For instance, Fitzgerald was allowed to show jurors newspaper articles that defense lawyers considered inaccurate and inflammatory. Defense attorneys were not permitted to question NBC reporters Tim Russert or Andrea Mitchell about televised statements they made outside of court. And Walton curtailed the use of classified information after Libby decided not to testify.

The request for a new trial is the first move in Libby's uncertain future. He faces up to 25 years in prison when he is sentenced June 5, but his federal sentencing guidelines are much lower. His lawyers promised to ask for a new trial and said they'll ask that Libby remain free while any appeals are fought.

The trial revealed Cheney's eagerness to discredit Plame's husband, war critic Joseph Wilson. Cheney put Libby, his most trusted adviser, in charge of that effort and prosecutors said Libby discussed Plame's identity with reporters.

The case offered a glimpse into the inner workings of the administration, its policies on talking to reporters and its strategies for dealing with a crisis.

But the trial failed to answer all the lingering questions. It offered little new information about whether Bush was involved or whether he authorized any leaks. Defense attorneys never delivered Cheney or Libby to the witness stand as promised to discuss the White House effort to undermine the credibility of former Ambassador Joseph Wilson, a campaign that resulted in the disclosure of his wife Valerie Plame's job at the CIA.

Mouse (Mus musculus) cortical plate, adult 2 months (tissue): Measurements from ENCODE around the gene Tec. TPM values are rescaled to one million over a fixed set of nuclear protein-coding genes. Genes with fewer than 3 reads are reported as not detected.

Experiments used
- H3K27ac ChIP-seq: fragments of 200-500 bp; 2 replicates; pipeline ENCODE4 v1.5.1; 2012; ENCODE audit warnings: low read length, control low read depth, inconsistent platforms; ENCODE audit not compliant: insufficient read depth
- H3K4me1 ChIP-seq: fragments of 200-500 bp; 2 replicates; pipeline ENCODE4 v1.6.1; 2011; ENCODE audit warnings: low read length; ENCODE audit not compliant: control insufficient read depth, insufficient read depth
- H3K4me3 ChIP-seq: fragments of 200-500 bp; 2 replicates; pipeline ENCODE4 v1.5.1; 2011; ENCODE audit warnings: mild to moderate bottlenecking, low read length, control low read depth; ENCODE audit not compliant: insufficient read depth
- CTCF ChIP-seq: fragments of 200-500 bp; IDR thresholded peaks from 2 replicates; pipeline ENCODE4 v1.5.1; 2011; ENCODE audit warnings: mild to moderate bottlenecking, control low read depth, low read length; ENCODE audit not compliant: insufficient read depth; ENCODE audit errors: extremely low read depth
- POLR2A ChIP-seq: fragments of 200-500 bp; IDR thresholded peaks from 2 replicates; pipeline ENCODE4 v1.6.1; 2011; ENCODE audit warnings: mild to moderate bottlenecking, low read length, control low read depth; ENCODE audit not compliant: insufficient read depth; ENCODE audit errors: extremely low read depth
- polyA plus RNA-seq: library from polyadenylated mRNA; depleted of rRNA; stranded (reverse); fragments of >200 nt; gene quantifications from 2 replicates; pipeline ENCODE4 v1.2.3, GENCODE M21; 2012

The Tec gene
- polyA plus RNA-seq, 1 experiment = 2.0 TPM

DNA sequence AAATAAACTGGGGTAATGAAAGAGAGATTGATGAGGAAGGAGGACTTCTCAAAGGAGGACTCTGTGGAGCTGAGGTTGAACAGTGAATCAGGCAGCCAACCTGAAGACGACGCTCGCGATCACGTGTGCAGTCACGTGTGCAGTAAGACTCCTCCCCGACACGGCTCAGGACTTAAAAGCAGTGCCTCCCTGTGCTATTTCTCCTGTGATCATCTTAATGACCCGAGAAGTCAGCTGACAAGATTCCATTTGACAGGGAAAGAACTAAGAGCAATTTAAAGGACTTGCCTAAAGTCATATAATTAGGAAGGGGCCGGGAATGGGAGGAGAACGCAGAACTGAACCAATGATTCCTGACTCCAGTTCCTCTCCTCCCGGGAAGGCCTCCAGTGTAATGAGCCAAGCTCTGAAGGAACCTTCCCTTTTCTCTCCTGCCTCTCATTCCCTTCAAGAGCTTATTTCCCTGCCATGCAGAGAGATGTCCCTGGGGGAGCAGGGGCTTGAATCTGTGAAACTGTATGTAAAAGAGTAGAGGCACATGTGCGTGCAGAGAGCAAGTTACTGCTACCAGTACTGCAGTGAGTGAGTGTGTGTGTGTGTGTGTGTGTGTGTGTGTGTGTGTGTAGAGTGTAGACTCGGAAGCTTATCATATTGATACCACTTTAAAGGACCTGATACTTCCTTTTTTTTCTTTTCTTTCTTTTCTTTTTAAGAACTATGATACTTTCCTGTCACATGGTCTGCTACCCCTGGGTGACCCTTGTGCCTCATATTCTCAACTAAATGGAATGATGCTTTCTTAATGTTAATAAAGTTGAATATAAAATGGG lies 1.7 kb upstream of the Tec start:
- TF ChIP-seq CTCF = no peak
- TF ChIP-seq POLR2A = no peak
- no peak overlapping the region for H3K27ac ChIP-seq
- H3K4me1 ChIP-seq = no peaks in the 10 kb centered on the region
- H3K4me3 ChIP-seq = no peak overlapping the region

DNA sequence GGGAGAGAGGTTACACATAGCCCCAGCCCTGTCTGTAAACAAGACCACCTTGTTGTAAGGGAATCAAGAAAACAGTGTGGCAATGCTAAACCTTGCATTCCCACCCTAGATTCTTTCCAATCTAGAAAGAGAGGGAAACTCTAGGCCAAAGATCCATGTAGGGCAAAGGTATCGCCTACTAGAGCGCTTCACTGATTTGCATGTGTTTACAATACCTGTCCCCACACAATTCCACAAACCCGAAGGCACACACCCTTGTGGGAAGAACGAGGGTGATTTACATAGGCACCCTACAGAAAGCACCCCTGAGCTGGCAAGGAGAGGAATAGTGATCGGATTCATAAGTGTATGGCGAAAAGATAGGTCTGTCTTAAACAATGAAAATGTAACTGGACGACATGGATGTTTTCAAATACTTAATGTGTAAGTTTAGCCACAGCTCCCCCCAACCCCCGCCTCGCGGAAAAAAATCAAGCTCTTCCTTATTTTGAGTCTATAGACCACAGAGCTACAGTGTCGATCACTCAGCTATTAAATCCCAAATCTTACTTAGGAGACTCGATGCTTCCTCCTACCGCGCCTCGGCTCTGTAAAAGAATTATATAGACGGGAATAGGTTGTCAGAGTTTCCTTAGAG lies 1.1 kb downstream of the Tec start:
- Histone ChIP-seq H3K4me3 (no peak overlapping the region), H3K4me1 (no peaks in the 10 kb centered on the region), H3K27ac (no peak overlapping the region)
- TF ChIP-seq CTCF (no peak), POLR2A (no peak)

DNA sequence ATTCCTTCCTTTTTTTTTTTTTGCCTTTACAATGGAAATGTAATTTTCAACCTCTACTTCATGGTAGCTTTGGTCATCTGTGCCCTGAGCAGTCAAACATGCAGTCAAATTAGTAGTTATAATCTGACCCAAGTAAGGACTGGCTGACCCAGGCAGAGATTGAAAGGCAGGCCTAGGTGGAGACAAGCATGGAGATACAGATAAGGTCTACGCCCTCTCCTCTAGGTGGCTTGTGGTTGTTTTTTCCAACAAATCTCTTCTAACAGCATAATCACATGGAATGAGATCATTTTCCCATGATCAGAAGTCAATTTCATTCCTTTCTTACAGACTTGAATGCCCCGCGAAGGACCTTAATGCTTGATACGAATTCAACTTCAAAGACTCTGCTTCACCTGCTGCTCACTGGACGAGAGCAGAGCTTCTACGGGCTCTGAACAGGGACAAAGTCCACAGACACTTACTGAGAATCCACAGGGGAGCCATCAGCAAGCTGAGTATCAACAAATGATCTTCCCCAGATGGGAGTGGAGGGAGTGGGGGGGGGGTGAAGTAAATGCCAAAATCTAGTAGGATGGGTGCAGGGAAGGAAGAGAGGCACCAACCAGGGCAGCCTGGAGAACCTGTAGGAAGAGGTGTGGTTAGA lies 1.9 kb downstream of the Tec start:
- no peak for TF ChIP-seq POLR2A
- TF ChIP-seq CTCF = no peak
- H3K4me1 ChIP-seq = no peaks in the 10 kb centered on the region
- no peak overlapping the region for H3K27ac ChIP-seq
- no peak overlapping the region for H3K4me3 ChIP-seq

Libby's attorneys offered few details about a supposed White House conspiracy to protect Bush adviser Karl Rove from prosecution.

It also was never explained why former Deputy Secretary of State Richard Armitage, who originally leaked Plame's identity, was never charged.

Now that Fitzgerald says his investigation is complete, those questions are likely to go unanswered.

``The results are actually sad,'' Fitzgerald told reporters after the federal jury's verdict. ``It's sad that we had a situation where a high-level official person who worked in the office of the vice president obstructed justice and lied under oath. We wish that it had not happened, but it did.''

Jurors decided Libby could simply not be believed. It was not plausible, they said, that Libby forgot nine conversations about Plame.

Collins said he was intrigued when Wells raised the idea that Libby was being made a scapegoat for Rove.

``There was a tremendous amount of sympathy for Mr. Libby on the jury. It was said a number of times, 'What are we doing with this guy here? Where's Rove? Where are these other guys?''' Collins said. ``I'm not saying we didn't think Mr. Libby was guilty of the things we found him guilty of. It seemed like he was, as Mr. Wells put it, he was the fall guy.''

Another juror, Jeff Comer, said he can only recall that idea coming up once.

Though the criminal case is over, Wilson and Plame have a civil lawsuit pending against Libby, Cheney, Armitage and others. Wilson praised the Libby verdict.

``Convicting him of perjury was like convicting Al Capone of tax evasion or Alger Hiss of perjury,'' Wilson said. ``It doesn't mean they were not guilty of other crimes.''